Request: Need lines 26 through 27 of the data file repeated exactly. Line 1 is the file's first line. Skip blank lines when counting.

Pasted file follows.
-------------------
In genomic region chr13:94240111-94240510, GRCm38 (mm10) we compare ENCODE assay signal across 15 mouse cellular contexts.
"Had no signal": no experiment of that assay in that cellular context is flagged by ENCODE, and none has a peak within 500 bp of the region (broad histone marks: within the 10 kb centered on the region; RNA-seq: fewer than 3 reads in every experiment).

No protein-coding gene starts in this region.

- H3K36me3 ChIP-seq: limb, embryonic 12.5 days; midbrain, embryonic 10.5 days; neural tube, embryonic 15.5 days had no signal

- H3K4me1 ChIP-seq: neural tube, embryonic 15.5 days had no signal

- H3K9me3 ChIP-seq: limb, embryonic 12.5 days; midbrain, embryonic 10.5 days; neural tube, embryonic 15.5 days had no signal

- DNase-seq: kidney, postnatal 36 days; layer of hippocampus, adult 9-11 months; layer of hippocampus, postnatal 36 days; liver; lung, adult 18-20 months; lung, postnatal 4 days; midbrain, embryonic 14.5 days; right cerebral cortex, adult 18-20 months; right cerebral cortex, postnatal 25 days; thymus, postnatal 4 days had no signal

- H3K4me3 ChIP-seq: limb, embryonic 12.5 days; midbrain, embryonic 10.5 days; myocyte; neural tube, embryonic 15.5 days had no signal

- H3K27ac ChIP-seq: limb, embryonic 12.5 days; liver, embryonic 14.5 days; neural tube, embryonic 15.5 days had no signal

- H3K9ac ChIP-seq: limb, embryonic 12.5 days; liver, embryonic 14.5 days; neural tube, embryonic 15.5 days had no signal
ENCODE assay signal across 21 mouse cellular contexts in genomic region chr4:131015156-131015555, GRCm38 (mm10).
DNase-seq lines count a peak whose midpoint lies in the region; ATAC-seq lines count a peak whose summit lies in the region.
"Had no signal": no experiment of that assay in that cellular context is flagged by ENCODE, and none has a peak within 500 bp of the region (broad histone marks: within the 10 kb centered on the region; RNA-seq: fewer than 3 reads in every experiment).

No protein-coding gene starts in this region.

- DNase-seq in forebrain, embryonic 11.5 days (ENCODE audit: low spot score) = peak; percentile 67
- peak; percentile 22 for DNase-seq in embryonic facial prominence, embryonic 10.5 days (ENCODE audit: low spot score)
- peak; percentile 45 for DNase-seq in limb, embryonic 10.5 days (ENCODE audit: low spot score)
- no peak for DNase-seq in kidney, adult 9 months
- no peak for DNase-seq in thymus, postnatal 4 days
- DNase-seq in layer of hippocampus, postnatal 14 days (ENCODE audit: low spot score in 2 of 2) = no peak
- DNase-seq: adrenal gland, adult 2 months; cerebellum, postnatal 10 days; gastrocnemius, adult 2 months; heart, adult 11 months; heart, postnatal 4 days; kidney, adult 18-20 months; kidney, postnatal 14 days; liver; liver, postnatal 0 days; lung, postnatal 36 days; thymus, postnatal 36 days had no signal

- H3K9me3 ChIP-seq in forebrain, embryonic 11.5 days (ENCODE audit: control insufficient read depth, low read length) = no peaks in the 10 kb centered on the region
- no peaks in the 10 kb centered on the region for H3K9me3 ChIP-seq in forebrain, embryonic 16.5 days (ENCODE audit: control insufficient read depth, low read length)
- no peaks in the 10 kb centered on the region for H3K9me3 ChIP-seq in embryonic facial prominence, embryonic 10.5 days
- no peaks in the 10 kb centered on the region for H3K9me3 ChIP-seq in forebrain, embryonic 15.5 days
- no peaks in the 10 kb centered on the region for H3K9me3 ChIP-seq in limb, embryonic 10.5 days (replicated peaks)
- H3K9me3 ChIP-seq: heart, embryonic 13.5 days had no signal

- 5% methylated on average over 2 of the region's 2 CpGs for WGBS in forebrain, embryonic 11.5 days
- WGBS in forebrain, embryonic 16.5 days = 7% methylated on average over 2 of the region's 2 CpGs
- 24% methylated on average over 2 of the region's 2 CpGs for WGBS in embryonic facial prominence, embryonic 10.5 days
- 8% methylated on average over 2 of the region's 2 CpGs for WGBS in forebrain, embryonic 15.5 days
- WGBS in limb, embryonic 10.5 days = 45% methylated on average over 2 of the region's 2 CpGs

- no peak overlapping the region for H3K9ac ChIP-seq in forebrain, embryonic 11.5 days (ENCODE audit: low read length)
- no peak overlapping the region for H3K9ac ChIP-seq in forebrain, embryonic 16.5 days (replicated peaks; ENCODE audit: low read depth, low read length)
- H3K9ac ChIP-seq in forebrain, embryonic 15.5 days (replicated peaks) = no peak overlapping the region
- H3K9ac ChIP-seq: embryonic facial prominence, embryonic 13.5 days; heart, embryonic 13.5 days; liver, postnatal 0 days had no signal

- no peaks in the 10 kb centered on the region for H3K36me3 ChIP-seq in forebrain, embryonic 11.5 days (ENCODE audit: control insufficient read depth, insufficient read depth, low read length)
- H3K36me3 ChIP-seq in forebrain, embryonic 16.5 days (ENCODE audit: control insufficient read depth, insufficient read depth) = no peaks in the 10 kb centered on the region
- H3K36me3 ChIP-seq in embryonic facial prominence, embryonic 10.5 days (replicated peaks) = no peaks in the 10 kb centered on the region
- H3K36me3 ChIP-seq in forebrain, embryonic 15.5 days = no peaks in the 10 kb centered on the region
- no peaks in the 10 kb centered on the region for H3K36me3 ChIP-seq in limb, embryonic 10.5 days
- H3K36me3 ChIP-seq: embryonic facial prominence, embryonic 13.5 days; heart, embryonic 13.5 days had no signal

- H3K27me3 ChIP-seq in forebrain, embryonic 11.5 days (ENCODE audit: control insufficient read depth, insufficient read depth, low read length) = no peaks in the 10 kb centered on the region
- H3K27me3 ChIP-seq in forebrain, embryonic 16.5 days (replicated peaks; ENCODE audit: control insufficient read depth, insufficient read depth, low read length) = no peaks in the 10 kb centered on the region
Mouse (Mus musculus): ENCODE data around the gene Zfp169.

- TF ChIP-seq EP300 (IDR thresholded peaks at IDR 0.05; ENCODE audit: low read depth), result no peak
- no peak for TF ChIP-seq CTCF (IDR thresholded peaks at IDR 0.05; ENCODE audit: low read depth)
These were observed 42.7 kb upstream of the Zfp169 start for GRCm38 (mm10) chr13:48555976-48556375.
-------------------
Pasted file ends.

- no peaks in the 10 kb centered on the region for H3K9me3 ChIP-seq in limb, embryonic 10.5 days (replicated peaks)
- H3K9me3 ChIP-seq: heart, embryonic 13.5 days had no signal